Whilst I am no supporter of Margaret Thatcher, I found this a fantastic film. Meryl Streep's performance was indeed worthy of an Oscar and her portrayal of the former Prime Minister (1979-1990) was uncanny. To watch the Iron Lady battle her way through life with dementia truly moved me, politics aside, I felt for her as a human being. Jim Broadbent was also excellent as Thatcher's deceased husband Dennis. As for the ending, I confess that I did have a tear in my eye.

It has to be said that if you require greater knowledge of Thatcher's time at No. 10, you would be better off watching a documentary instead (I highly recommend BBC's 'The Downing Street Years'). This is because the viewer doesn't really find out about that side of things, famous events like the miners' strike are touched upon all to briefly.

Having said that, Meryl Streep is fantastic and I really enjoyed 'The Iron Lady'. The film does go out of it's way to portray Thatcher in a sympathetic light but also reminds the viewer at times of the hurt and human damage that a lot of her policies caused people and whole communities across the country.
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121 of 141 people found the following review helpful By Carl Spencer TOP 1000 REVIEWERVINE VOICE on 6 April 2012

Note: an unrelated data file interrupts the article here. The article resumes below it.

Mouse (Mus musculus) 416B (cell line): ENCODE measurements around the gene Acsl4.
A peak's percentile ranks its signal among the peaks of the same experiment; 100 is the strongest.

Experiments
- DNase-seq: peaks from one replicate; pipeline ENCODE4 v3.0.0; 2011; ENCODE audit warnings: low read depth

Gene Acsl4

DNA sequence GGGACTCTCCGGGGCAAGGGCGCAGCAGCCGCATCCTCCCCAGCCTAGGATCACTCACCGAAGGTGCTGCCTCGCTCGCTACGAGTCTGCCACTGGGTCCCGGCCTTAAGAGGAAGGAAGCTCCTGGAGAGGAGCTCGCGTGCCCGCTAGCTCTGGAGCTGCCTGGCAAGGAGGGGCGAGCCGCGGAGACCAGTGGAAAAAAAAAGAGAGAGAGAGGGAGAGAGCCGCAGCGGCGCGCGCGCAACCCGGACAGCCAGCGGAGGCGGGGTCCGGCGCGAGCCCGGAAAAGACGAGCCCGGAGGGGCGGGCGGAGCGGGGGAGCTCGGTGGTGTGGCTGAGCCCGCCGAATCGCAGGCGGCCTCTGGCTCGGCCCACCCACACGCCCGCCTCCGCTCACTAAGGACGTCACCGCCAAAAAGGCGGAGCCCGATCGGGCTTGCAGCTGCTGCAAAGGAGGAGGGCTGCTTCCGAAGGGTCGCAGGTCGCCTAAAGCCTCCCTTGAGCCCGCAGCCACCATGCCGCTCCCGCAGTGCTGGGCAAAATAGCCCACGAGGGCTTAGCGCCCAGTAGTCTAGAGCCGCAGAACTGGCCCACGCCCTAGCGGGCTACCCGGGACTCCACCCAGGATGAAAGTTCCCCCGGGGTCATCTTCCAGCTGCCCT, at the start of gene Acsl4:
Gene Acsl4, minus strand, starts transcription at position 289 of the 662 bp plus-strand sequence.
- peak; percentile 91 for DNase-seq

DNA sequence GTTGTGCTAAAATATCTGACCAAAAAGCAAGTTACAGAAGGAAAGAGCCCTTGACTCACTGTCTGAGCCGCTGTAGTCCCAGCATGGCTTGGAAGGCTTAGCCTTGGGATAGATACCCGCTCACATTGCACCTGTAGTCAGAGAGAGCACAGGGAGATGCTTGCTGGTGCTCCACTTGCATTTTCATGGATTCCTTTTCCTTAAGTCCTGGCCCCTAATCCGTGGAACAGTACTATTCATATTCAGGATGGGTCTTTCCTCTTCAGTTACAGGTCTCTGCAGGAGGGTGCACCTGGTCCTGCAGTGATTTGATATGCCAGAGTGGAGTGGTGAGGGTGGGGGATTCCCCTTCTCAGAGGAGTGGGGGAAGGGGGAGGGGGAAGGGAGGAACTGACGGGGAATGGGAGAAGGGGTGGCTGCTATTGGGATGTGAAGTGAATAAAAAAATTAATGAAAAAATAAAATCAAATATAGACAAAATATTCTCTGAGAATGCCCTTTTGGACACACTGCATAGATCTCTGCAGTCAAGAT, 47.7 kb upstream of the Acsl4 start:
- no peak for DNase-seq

Format: DVD Verified Purchase
I can't understand all the negative reviews for this film. I can only assume that people are writing out of bitterness for what Thatcher did whilst in Government, or bitterness that she's been portrayed with a weakness by the film. At its core, this movie isn't about party politics, or policy decisions, or whether what Thatcher did was right or wrong - it makes no judgements at all - but rather it is about Margaret Thatcher as a woman and as a human being.

The story is focused on a present day Margaret Thatcher, suffering from mild dementia and portrayed as a woman somewhat out of her time period. Through her illness, she experiences flashbacks of her past and her rise and fall in politics. We see her go from promising young politician from an ordinary background, to a female MP trapped in the world of men, to a pioneering Prime Minister, to someone who has been in power too long and begins to lose her way.

Whatever you might think of Margaret Thatcher and her Government, the point of this film is to portray the woman as honestly as possible and, for the most part, it achieves that. It isn't a Conservative, Liberal or Labour fuelled film and it isn't anti or pro Maggie. It allows the viewer to make up their own mind.

The key to the movie is the older present day Maggie. We see a woman suffering from dementia and virtually alone. She has a slightly wayward daughter and a son who doesn't give a damn about her - symptoms of a life putting politics first. Meryl Streep's portrayal is exquisite. For most of the film, and particularly the modern day segments, you'll often forget that this is even an actress playing a part and get sucked in entirely.